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Method and Arrangement for Testing Switch-Network Components

IP.com Disclosure Number: IPCOM000034285D
Original Publication Date: 1989-Jan-01
Included in the Prior Art Database: 2005-Jan-27

Publishing Venue

IBM

Related People

Tsui, FF: AUTHOR

Abstract

In a parallel-processor system operating with packet-switching of messages, an essential part is the switch-network interconnecting the various processing and memory elements. This article describes a method for testing switch-network components at high speeds, and the design of test-messages to facilitate such testing. (Image Omitted) Principle of Test Method: Test-Data Loopback: To achieve near-at-speed (multiple-consecutive-cycle) testing, a basic concept of test-data loopback can be used, whereby (see in Fig. 1) the test-object's data-outputs (DOs) are fed back to its data-inputs (DIs). (Image Omitted) The storage-elements (latches) within the test-object capture the test-results at the end of each cycle; this, together with the loopback, allows the results to be used as new test-inputs for the next cycle.

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Method and Arrangement for Testing Switch-Network Components

In a parallel-processor system operating with packet-switching of messages, an essential part is the switch-network interconnecting the various processing and memory elements. This article describes a method for testing switch-network components at high speeds, and the design of test-messages to facilitate such testing.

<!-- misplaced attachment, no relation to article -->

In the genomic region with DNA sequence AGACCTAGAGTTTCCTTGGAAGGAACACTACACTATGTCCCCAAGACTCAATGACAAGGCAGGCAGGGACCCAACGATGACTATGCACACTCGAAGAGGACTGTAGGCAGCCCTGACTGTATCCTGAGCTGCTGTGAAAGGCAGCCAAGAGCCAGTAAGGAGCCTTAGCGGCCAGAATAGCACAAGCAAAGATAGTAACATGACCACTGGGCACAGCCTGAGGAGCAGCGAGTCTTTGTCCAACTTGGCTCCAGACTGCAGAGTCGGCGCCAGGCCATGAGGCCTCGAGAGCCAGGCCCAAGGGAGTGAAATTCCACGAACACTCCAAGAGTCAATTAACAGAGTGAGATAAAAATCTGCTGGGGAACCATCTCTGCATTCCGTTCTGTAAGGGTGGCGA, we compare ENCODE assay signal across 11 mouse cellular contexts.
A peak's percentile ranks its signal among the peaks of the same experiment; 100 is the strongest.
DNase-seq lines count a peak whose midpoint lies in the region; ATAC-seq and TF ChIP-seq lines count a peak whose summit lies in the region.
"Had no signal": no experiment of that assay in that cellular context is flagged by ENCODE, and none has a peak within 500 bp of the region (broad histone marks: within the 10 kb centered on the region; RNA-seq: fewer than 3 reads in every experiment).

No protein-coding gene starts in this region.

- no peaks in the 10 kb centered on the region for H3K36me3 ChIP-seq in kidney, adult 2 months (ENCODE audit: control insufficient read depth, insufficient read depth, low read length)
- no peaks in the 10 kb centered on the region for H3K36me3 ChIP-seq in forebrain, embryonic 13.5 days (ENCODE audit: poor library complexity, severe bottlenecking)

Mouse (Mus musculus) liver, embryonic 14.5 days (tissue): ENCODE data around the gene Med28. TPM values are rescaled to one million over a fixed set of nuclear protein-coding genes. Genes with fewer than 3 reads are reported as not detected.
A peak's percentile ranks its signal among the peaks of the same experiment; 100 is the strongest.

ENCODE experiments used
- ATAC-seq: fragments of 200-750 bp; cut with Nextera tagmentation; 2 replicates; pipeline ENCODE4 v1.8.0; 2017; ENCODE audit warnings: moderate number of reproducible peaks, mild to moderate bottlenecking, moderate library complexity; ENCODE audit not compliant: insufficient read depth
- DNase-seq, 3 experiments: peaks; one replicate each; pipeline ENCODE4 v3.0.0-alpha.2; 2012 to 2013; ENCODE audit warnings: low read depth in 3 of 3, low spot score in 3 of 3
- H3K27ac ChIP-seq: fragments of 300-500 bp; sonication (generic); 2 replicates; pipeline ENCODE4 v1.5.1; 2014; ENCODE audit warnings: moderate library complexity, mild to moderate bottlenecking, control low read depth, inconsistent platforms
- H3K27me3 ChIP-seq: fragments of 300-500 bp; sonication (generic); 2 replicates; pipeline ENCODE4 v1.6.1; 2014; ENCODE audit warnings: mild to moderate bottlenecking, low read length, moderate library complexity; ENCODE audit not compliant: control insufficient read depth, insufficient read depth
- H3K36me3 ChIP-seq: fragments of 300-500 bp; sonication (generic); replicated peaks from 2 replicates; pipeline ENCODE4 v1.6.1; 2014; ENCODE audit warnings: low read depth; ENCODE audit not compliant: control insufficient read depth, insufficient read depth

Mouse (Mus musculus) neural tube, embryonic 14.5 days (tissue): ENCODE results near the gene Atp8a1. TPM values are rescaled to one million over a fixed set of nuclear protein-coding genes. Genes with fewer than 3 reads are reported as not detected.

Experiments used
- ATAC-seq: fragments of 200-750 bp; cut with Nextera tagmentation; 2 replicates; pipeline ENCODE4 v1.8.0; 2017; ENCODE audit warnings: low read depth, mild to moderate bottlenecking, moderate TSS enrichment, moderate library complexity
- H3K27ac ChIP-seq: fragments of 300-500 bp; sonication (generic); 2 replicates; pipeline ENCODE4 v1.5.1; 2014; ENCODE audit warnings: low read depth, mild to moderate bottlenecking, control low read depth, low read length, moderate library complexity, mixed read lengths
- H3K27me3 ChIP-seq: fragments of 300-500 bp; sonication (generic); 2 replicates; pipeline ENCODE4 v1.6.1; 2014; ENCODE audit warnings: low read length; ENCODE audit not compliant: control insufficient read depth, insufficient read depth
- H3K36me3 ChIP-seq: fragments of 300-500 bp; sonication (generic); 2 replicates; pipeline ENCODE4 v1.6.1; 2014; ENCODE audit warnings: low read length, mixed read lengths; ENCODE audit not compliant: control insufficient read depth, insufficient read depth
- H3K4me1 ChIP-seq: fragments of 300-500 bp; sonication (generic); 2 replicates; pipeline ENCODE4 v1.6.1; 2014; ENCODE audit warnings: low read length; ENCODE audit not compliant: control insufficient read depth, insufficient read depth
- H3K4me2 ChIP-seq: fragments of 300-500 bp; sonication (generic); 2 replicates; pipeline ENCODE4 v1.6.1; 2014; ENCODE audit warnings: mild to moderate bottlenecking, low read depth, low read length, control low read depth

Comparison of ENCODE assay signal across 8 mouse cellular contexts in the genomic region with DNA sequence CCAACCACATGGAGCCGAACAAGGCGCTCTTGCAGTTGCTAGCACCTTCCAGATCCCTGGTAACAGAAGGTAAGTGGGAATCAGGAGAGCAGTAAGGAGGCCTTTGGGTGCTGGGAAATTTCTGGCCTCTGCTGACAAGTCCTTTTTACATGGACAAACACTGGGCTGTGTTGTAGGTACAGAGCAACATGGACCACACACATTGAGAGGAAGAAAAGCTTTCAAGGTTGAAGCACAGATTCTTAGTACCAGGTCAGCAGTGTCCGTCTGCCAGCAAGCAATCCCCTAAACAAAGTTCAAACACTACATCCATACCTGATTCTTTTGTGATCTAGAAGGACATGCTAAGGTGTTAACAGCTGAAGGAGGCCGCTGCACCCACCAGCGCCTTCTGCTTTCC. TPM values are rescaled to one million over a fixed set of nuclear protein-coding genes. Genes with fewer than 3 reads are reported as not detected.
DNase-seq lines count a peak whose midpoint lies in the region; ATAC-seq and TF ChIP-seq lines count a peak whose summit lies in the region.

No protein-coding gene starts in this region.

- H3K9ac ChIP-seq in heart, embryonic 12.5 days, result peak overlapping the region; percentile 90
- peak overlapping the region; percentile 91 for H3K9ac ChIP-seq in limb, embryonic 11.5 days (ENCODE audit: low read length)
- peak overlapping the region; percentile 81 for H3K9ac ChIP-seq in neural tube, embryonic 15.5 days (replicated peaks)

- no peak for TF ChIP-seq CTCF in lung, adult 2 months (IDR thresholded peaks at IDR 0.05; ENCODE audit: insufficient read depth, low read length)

(Image Omitted)

Principle of Test Method: Test-Data Loopback:

To achieve near-at-speed (multiple-consecutive-cycle) testing, a basic concept of test-data loopback can be used, whereby (see in Fig. 1) the test-object's data-outputs (DOs) are fed back to its data-inputs (DIs).

(Image Omitted)

The storage-elements (latches) within the test-object capture the test-results at the end of each cycle; this, together with the loopback, allows the results to be used as new test-inputs for the next cycle. Swapping of Connections in Loopback: The test-object's data-outputs are fed back to its data-inputs via additional, external connections. In the loopback, connections can be swapped; this can be introduced at two levels:

(Image Omitted)

Port-level: Lines pertaining to a data-out port with

index J are fed

back, as a group without any change in their

order, to the lines of a data-in port with a

different index: DO(J) ---T DI(not-J), where

J = 0, 1, 2, or 3 for a 4-way switch, and

"---T" denotes an external loopback

connection.

(Image Omitted)

Line-Level:Lines (with indices i = 0,

1, ... to nl, not including

the parity-bit and data-valid lines)

pertaining to a data-out with index J are fed

back, in a changed order, to the lines of the

data-in port with the same index J: DO(J)i

---T DI(J)not-i . As illustrated in Fig. 2, there can be four possible ways for implementing the loopback connections:

(Image Omitted)

1

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(a) No-swap:

DO(J)i ---T DI(J)i (b) Port-swap-only: DO(J)i ---T DI(not-J)i

(c) Line-swap-only: DO(J)i ---T DI(J)not-i

(d) Port-and-line-swap: DO(J)i ---T DI(not-J)not-i For loopback-testing a switch-network component, a line-swap in any manner can offer the advantage that if the test is run for a number (Nc) of consecutive cycles, and if the component be looked upon as a "state-machine", the loopback is virtually equivalent to cascading Nc such state-machines in series, so that errors occurring in a data-line will have a greatly reduced probability of becoming masked ("aliased") by other errors in that same line. [The probability is zero, if the number of cycles (Nc) through which the test is run is chosen not larger than the number of data-lines (nl) pertaining to a port. In practice, this may (except when intermittent errors need to be traced) even be a preferred short way of testing-out small switch-network components.] A line-swap in a systematic manner, on the other hand, can (besides being less confusing and more easily manageable) allow additional useful features to be incorporated. Among these is a capability, to be described below, for au...